Catch on they have, as evidenced by Heyward bringing a new iteration of his UNSEEN exhibition to New Mexico following a successful run in North Carolina. The artist’s sales are through the roof, but there’s more than that. Heyward has completed a series of paintings of his wife and children, of his grandmother and of himself, applying the shrimp and grits color he so loves, and crafting vivid, greenskinned subjects. The Oracle features a female subject wearing a vibrant red and black sweater, holding a fractured mirror. The subject has deep green skin and glasses; she stands outside in front of captivating gold leaf, the sky a calming blue up above. She engages directly with the viewer, asserting inviolability. God is Dope depicts the artist’s spouse Desirai wearing a t-shirt adorned with the painting’s title, skin such a deep green that audiences will fix their gaze on her; she stands calm and collected with the same blue background mentioned before. Menace II Society is darker, a self-portrait featuring a white background adorned with silver leaf stars. On the right side of the composition stands the artist wearing a camouflage ski mask that complements the subject’s green skin. The red of his undergarments and the blue of his jeans add depth to the painting, but the ski mask is what truly captivates: covering the subject’s head while displaying his eyes and mouth, green features poking through. This mask is the artist’s take on the aesthetic of Black fashion. What started as a trend in the Black community has, like many other cultural elements, been ingratiated into mainstream high fashion; Heyward reclaims the ski mask in his work, playing on the notion of being unseen, all while embracing the unexpected with his subject’s—his own, in this case—green flesh.

The artist’s technique is seamless in that he puts paint on the pallet and simply waits for the work to take shape. A frequent collaborator is his youngest daughter, who might draw on some of his canvases. Generally, he contemplates ideas for paintings in his mind, and they simply come to him. “I spend too much time online reading articles,” he says, “and then stuff just hits me.” For self-portraits, Heyward may ask his older daughter—a skilled photographer—to take 50 or 100 snapshots of him, noting that at least one of them will serve its intended purpose. When he’s the force behind the camera, he generally already knows what he wants. Those photographs are easy to pose, and the figurative artist will sketch them out quickly before getting to work on the painting side of the process.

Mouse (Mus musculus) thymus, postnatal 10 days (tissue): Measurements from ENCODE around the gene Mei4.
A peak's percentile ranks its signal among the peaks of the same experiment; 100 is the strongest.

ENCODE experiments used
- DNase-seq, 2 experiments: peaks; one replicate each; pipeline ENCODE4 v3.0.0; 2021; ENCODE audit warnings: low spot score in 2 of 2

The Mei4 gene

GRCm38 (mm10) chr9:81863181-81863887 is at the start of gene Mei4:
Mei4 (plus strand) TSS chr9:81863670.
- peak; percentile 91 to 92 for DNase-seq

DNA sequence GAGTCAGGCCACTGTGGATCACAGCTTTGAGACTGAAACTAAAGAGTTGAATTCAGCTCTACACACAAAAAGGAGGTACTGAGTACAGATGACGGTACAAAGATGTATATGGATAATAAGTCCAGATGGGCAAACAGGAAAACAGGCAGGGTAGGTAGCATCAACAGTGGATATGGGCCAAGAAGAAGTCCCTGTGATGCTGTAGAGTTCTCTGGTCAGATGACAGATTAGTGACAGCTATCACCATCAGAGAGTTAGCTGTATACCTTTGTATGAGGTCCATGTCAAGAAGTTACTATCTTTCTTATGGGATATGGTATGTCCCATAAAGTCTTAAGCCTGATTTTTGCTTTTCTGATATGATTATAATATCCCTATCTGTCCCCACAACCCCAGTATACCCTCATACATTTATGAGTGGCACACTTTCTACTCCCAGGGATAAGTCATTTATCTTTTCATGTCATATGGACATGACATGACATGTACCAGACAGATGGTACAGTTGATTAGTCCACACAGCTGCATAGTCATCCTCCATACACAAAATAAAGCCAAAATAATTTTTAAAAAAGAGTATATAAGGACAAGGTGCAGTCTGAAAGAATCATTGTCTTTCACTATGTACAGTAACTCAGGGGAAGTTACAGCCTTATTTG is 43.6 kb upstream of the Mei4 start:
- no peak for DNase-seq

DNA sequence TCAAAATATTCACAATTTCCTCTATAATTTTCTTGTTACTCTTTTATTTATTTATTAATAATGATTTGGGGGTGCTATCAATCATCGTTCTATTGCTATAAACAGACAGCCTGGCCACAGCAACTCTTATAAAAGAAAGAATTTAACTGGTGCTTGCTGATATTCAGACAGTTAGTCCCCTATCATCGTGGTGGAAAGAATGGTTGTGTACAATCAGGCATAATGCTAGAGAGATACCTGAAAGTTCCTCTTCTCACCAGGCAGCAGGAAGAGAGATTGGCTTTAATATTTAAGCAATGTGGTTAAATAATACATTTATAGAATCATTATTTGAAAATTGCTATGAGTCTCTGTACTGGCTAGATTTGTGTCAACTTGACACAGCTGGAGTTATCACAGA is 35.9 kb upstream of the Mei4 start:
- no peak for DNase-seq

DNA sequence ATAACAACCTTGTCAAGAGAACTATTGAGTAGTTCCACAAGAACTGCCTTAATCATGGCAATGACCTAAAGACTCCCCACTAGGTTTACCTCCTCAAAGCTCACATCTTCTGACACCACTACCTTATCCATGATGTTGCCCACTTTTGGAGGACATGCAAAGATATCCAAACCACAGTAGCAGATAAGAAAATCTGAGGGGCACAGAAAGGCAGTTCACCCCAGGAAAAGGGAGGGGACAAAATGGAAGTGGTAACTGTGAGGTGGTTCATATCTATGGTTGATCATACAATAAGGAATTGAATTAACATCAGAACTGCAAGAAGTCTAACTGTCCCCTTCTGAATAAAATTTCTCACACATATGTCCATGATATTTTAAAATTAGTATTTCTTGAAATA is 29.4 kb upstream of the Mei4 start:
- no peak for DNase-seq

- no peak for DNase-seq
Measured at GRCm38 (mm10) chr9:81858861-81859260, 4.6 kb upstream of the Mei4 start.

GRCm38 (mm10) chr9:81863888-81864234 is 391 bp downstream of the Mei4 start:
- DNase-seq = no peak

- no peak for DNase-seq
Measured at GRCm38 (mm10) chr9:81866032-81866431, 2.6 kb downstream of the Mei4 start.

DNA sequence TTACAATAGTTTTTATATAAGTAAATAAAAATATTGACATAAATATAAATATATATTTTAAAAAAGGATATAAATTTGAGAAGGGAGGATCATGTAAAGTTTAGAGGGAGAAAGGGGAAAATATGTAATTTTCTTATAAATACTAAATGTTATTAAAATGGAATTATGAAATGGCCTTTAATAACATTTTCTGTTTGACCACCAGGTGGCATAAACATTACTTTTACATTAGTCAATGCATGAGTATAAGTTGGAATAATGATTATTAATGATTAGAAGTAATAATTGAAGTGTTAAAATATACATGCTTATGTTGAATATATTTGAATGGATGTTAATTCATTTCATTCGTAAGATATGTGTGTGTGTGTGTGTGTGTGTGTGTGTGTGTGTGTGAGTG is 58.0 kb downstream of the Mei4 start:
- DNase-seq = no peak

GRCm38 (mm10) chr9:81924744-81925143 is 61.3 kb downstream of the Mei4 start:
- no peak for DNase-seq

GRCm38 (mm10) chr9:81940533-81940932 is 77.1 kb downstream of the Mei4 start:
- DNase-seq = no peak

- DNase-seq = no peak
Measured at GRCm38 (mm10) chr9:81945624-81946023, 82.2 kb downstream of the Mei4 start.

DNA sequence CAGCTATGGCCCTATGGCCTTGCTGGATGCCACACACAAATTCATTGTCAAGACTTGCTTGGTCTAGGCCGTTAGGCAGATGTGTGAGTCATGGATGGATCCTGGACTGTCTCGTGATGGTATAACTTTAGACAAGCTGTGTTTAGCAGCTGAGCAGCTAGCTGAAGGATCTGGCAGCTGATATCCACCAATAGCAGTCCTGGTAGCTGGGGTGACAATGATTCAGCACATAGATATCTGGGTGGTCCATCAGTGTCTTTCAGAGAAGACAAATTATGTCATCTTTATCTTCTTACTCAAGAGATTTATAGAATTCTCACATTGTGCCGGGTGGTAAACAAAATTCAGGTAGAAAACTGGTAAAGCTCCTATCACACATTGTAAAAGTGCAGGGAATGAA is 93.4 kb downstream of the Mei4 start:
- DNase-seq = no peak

Above all else, Heyward strives to examine the reinterpretation of Black existence. In the artist’s words, his work explores the notion of belonging, inclusion, or perceived presence and absence in America. Though he doesn’t watch much TV nowadays, Heyward emphasizes that the way Black people are portrayed in the media just isn’t real life. Far too often, he sees the media showing Black families without fathers in the house, for example. Contrary to popular belief, he explains, he grew up surrounded by two-

parent households; as a kid in New York, and spending summers in the South, the artist noticed from an early age that the narrative was false. So what is the media trying to convey—and how might he change it? “You just don’t see Black men on television playing with their daughters,” he elaborates. “I didn’t know how to raise a girl, but I talk to my girls and we figure it out together.” In his paintings, Heyward makes certain that despite their green skin—or perhaps because of it—his subjects connote strength and power, not to mention the probability of two-parent nuclear families in Black communities. As an artist, he strives to paint his lived experience and provide an alternative to the narrative that’s pushed.